|Figure 1: Whole-body fluorine-18 fluorodeoxyglucose positron emission tomography/computed tomography maximum intensity projection image (a) revealing bilateral inhomogeneous fluorodeoxyglucose uptake around the shoulders and the hips and smaller areas of focal tracer uptake in the thighs. Computed tomography images showed widespread calcifications in the soft-tissues and muscles around the shoulders (b) and the hips (c) and smaller calcium concretions in soft-tissue of the thighs (d). Corresponding fused positron emission tomography/computed tomography images (e-g) demonstrated areas of increased fluorine-18 fluorodeoxyglucose deposition at the sites of calcifications|
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SSc is a chronic systemic autoimmune disease characterized by diffuse micro-vascular damage and pathologic deposition of collagen in the skin, and potentially, every organ of the body.  Limited cutaneous SSc (LcSSc) is the most common form of SSc, accounting for about 60-70% of cases, and it was previously identified by the acronym CREST in reference to its most typical clinical manifestations (calcinosis, Raynaud's phenomenon, esophagitis, sclerodactyly, and telangiectasias). ,,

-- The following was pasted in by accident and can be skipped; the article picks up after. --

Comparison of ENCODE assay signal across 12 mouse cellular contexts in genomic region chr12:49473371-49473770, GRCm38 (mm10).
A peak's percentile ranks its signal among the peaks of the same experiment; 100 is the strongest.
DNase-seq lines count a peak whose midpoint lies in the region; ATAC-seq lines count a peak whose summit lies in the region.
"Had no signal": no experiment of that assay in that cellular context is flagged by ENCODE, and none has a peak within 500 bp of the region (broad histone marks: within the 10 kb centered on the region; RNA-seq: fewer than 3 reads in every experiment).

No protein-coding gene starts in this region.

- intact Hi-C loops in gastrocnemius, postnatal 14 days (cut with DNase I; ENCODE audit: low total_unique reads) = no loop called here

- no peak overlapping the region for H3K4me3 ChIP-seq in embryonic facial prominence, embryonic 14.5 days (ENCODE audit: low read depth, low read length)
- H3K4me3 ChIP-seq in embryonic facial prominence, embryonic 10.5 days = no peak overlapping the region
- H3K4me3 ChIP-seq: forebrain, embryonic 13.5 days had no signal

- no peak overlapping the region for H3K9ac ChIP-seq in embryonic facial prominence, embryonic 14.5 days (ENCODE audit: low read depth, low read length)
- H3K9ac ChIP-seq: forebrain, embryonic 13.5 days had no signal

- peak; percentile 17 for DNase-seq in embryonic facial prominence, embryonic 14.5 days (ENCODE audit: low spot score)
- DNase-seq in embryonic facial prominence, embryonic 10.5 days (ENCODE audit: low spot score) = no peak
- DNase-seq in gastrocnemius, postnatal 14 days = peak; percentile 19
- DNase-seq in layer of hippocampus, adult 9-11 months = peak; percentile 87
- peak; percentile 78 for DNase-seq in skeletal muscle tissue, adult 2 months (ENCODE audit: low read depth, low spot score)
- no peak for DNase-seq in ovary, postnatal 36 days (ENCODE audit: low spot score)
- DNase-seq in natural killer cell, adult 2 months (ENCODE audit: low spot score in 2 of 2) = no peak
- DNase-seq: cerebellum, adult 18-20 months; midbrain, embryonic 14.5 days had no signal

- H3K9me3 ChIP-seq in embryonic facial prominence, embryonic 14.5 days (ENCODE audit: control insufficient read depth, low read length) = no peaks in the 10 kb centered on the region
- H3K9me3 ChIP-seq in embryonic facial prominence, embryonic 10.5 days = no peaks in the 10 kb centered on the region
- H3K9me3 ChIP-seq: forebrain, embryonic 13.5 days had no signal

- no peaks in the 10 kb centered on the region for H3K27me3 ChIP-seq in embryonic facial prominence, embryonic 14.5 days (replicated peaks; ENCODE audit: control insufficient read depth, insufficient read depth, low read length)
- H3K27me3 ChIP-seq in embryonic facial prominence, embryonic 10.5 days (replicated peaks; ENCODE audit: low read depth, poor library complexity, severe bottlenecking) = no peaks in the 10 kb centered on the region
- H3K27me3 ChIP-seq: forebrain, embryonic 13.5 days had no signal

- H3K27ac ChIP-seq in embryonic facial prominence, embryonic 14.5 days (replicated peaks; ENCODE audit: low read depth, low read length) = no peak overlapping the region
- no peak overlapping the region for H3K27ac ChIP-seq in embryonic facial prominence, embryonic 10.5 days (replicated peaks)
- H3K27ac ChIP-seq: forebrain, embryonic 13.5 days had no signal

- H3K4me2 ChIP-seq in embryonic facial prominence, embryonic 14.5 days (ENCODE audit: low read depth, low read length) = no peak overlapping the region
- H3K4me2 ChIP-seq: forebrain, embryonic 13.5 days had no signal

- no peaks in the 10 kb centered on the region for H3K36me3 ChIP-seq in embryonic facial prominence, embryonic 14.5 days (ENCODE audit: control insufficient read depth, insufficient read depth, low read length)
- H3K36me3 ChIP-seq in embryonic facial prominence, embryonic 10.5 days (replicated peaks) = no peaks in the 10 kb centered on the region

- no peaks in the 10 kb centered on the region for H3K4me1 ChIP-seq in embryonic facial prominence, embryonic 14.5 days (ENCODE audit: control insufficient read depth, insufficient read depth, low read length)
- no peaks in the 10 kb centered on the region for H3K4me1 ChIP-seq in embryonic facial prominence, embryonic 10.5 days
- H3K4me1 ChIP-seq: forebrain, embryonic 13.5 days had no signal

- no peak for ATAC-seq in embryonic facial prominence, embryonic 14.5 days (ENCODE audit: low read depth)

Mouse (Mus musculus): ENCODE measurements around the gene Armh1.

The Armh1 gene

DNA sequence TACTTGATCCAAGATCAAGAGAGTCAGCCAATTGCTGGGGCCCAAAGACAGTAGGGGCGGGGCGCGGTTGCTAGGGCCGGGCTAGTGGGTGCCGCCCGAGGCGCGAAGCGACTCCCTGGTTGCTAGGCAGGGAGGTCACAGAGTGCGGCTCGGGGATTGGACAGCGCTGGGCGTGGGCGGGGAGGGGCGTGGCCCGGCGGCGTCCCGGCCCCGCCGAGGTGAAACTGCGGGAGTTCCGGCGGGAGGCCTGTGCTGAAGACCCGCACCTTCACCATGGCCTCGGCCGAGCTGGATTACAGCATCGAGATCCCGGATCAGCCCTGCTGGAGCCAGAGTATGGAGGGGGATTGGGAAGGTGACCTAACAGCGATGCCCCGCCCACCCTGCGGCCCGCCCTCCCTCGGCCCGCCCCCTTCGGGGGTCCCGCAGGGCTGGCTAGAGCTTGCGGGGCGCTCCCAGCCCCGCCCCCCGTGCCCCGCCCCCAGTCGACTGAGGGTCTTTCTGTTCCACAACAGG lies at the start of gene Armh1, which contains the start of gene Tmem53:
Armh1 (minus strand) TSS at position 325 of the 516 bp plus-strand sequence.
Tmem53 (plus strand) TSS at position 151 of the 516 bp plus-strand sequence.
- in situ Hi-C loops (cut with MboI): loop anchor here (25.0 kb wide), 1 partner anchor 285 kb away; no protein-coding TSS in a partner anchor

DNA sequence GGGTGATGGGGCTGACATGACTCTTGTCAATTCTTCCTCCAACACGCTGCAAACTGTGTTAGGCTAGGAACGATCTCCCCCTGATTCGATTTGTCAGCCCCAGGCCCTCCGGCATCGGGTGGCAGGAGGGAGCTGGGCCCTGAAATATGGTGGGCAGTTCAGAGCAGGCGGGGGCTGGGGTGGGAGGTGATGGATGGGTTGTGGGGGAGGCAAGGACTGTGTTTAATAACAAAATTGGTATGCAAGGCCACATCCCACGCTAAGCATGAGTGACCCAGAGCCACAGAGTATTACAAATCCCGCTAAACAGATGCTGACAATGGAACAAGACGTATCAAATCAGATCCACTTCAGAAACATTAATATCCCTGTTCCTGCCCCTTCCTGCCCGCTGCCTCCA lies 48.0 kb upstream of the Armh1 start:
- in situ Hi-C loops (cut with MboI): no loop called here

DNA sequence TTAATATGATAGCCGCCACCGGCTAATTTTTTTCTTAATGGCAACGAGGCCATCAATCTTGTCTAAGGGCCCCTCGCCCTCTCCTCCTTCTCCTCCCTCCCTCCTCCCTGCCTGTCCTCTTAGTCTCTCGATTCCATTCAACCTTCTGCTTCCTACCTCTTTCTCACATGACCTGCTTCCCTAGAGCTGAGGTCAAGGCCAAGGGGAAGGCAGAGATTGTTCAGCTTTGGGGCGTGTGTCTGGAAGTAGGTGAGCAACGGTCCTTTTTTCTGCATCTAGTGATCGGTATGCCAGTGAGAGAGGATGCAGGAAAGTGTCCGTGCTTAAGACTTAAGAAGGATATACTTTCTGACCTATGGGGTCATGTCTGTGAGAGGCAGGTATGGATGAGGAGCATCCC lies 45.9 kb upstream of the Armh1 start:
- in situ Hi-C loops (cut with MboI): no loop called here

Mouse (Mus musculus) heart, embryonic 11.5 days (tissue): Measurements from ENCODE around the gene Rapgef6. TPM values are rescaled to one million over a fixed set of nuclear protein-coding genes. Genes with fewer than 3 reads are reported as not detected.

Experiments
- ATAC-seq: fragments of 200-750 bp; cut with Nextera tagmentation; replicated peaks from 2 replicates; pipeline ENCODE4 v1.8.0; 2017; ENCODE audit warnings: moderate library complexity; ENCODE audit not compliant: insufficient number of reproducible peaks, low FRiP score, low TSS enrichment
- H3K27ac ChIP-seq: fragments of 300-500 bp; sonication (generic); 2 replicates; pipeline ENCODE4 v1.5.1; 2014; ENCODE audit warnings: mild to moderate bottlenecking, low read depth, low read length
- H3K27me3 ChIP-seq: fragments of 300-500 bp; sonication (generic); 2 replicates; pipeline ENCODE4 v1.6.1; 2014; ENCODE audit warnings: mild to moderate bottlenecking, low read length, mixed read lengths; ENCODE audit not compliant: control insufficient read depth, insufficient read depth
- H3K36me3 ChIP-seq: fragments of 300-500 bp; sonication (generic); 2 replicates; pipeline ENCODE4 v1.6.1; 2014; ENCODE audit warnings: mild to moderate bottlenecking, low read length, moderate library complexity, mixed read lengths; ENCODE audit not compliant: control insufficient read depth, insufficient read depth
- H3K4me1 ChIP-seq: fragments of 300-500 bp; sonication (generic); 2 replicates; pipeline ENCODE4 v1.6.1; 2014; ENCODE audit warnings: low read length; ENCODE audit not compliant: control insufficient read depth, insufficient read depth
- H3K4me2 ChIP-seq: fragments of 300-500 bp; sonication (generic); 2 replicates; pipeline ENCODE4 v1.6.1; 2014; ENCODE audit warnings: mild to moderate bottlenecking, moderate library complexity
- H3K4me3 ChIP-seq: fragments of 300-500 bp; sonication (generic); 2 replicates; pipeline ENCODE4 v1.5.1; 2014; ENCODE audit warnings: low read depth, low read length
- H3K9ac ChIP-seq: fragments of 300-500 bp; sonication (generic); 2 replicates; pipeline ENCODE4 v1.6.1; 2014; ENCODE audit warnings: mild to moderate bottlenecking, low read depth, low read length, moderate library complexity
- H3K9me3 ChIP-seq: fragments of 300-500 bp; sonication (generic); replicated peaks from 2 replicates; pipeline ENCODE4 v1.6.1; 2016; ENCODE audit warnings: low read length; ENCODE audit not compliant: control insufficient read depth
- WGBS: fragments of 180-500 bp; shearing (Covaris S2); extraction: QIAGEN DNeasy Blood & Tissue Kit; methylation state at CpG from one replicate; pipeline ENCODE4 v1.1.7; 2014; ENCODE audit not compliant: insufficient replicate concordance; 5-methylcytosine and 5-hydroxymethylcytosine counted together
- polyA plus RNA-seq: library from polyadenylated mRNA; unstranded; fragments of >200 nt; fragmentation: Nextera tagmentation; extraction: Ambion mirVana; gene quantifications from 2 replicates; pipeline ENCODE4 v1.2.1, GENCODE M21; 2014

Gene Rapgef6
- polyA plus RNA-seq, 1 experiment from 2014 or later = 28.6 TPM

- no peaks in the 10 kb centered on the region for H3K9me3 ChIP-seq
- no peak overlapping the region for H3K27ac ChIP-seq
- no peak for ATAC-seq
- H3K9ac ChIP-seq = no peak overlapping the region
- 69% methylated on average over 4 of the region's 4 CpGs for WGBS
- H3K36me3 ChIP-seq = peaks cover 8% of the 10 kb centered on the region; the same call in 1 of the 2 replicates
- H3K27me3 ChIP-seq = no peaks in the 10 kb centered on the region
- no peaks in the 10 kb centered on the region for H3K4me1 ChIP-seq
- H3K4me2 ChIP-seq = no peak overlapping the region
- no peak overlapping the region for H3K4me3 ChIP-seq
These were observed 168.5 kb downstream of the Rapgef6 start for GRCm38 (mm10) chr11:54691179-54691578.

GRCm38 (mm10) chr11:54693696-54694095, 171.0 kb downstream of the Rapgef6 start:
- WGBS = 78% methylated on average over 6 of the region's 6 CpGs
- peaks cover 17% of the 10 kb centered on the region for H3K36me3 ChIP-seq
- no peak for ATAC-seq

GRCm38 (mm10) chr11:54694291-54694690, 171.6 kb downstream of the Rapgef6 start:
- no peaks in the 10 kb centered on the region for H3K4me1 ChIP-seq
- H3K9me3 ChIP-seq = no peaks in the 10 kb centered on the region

Subcutaneous calcinosis is the pathological deposition of insoluble calcium salts in muscles and soft-tissues in the absence of serum calcium and phosphate abnormalities. It is a frequent occurrence in many different rheumatic disorders, and especially in LcSSc, in which it is reportedly present in up to 25% of cases.  Although the exact pathogenesis of calcinosis in LcSSc is unknown, altered calcium metabolism due to chronic tissue hypoxia and increased inflammatory cells activity appears to play a pivotal role in the development of calcifications. 
Calcinosis represents a great clinical challenge in LcSSc as calcium deposits are often painful and may become infected and cause skin ulcerations.  At present, clinical evaluation is the main approach for monitoring soft-tissue manifestations of SSc, and there was no clear consensus on the additional employment of imaging techniques. 
It is a well-known fact that F-18 FDG does accumulate in inflammatory lesions. The higher tracer uptake in the areas of inflammation is explained by the increased number of glucose transporter proteins expressed on the cell membrane of activated macrophages, which rely on glucose as their main energy source.  Indeed, F-18 FDG PET/CT has been successfully applied in the evaluation of a wide variety of chronic and acute inflammatory disorders.  However, there are not many studies exploring the potential use of F-18 FDG PET/CT in the management of SSc. The present report shows that F-18 FDG PET/CT may be able to provide a whole-body assessment of the extent and the inflammatory activity of subcutaneous calcinosis in LcSSc.